Texas' first drive-thru strip club has 2-song limit

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One Texas strip club is offering food to go-go amid the coronavirus pandemic.

The Vivid Gentleman’s Club in Houston has set up a drive-thru service to offer its traditional form of entertainment — separated from drivers by steel barricades – along with takeout from its bar menu, according to a local report.

The venue installed a massive white tent outside its 2618 Winrock Blvd. location – and inside are steel barriers separating drivers from dancers, neon lights and loudspeakers, the Houston Chronicle reported.

Some of the performers wear masks, and some don’t, but they are all socially distanced from the cars, and drivers leave tips on the pavement.

Under Texas’ coronavirus regulations, restaurants can operate only at half capacity and bars can make to-go sales only.

Strip clubs, depending on how they’re set up, could be in one category or the other, the Chronicle reported, but Vivid does not qualify as a restaurant.


As part of its drive-thru model, drivers have a two-song limit inside the tent as their food is prepared, general manager Gino DiLollo told the newspaper. The pavilion, according to the report, resembles the pop-up COVID-19 testing sites in the state.

DiLollo said the move doesn’t make much money for management but helps the performers provide for their families amid a statewide shutdown that has put thousands of workers in the food, beverage and live entertainment industries out of work.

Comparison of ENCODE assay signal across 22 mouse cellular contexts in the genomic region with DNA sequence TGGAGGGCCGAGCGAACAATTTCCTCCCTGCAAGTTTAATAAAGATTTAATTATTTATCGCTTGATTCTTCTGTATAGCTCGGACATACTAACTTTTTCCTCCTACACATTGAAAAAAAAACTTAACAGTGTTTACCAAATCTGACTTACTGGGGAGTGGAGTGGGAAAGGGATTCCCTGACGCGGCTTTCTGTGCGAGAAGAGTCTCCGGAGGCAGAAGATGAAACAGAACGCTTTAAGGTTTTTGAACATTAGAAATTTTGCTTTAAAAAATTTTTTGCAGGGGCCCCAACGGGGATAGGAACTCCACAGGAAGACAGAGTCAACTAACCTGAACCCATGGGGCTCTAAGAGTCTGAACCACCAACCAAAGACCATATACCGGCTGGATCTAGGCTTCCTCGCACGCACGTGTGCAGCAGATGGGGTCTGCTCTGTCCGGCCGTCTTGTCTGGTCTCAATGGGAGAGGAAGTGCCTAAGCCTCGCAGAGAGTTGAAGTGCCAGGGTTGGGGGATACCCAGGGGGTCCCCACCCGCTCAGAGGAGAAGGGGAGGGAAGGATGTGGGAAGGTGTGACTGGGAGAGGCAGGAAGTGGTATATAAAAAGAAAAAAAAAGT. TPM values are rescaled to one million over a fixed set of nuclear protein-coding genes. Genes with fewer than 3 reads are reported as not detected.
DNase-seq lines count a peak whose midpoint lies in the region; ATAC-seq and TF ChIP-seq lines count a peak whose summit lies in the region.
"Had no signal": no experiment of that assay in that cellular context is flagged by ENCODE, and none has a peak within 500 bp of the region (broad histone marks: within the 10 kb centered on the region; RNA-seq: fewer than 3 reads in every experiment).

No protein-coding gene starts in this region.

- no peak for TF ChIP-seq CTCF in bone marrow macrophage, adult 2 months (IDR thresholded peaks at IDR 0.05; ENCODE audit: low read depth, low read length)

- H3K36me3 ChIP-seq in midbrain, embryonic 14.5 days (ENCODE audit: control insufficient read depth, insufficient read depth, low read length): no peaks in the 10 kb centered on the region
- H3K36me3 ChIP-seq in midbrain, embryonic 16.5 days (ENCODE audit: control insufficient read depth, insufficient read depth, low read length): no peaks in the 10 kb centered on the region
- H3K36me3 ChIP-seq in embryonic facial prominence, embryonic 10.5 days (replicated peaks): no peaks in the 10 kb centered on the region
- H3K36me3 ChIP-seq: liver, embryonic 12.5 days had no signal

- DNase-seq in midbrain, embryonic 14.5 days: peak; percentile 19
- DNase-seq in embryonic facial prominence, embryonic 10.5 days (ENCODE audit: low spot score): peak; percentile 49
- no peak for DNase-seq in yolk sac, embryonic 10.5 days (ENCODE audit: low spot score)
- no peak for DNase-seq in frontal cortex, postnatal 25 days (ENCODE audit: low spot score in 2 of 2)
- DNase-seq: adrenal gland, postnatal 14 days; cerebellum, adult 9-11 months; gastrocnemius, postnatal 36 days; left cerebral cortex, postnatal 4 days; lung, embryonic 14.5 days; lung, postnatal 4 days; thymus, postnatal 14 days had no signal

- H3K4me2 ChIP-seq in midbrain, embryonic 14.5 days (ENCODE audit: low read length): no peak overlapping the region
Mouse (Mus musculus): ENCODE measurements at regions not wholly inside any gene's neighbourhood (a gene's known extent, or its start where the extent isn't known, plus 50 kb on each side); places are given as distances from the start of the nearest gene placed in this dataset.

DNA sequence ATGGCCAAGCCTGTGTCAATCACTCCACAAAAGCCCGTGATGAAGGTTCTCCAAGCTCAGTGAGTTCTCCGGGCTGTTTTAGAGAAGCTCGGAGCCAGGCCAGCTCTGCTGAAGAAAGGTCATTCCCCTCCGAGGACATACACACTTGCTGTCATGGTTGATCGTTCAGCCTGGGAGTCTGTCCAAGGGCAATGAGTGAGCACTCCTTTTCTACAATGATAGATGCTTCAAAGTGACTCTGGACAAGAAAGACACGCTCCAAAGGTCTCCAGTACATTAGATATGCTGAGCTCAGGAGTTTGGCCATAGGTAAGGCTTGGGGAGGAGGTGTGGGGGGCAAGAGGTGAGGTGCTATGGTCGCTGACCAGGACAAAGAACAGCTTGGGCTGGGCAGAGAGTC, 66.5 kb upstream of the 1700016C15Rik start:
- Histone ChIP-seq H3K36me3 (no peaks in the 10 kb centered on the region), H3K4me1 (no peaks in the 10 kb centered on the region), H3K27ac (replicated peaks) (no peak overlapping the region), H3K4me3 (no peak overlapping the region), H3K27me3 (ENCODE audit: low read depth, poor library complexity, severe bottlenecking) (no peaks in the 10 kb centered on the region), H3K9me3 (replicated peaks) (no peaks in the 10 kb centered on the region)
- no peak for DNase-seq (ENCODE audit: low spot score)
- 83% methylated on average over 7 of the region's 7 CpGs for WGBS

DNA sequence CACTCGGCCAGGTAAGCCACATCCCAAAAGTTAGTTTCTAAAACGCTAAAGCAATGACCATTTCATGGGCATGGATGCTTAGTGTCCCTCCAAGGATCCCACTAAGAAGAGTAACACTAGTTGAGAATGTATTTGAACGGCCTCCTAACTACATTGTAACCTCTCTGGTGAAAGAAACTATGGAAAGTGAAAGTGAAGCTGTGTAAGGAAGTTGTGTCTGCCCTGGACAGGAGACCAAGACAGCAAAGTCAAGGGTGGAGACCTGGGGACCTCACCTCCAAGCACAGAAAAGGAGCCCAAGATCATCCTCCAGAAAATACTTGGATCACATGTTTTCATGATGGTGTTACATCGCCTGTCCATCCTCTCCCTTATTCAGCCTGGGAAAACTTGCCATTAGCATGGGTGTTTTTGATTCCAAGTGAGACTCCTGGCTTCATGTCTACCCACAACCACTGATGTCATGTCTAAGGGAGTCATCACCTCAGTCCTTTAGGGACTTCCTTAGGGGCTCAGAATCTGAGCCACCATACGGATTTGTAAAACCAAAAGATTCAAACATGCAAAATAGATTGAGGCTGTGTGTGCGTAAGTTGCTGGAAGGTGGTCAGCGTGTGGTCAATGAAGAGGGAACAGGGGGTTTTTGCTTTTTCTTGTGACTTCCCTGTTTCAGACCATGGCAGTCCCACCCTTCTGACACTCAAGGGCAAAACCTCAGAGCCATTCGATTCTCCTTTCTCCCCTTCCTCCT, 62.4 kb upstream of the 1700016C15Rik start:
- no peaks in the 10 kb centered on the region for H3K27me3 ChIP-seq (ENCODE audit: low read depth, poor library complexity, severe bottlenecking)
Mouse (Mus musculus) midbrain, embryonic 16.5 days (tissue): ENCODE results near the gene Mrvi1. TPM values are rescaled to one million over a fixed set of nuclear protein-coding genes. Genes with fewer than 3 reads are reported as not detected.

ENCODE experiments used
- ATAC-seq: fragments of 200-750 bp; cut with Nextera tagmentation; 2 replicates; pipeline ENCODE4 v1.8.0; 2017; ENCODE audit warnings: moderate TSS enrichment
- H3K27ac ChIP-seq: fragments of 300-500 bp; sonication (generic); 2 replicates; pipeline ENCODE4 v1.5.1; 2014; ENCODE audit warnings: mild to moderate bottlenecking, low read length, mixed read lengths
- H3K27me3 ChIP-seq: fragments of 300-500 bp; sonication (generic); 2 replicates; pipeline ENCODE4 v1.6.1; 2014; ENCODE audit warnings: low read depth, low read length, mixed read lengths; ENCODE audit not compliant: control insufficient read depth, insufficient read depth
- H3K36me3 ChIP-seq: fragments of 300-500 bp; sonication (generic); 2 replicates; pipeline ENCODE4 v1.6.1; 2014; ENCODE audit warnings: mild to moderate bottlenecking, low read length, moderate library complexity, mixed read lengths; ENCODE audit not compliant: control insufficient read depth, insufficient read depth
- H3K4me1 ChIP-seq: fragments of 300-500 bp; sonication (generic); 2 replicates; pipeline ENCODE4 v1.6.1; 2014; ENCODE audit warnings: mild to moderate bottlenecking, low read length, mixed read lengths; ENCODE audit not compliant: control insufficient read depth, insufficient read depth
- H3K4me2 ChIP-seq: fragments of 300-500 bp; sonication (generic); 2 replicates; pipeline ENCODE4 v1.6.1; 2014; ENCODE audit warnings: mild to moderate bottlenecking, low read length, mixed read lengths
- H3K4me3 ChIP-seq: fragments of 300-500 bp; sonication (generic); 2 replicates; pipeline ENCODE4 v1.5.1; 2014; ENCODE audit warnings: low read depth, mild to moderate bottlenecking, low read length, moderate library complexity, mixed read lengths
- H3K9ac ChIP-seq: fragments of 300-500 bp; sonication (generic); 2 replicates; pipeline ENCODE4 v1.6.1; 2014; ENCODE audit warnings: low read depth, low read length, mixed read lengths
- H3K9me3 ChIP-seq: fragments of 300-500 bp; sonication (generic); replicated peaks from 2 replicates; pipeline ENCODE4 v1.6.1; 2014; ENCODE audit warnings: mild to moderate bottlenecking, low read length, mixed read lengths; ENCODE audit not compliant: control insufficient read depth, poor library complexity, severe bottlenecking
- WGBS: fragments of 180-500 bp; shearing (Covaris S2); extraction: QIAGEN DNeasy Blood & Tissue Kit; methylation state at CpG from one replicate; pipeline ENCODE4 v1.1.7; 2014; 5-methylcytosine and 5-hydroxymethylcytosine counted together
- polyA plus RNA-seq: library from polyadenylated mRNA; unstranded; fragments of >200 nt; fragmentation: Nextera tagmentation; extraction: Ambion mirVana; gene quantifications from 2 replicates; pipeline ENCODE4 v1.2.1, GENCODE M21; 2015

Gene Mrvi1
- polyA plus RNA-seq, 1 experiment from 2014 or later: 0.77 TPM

“Here’s the thing, I think we’re essential to the people we employ here to support their kids and whatnot,” he said. “They rely on us; this is how they make a living. I do think we’re essential.”

Vivid is not the first strip club to offer curbside entertainment, but it is the first in Texas, according to the report.

An exotic dancer wears personal protective equipment while taking a tip in a drive-through go-go dance tent offered by the Lucky Devil Lounge strip club in the wake of the coronavirus disease (COVID-19) restrictions in Portland, Oregon, U.S. April 24, 2020. (REUTERS/Terray Sylvester)

The Lucky Devil Lounge in Portland, Ore., began offering drive-thru services back in April, and had been using dancers as delivery drivers before that.

Like Vivid, the Lucky Devil set up a massive tent, wide enough for cars to drive through, with barricades separating the dancers off to the sides.

Dancers there all wear face masks and rubber gloves.


Fox News’ Michael Hollan contributed to this report.

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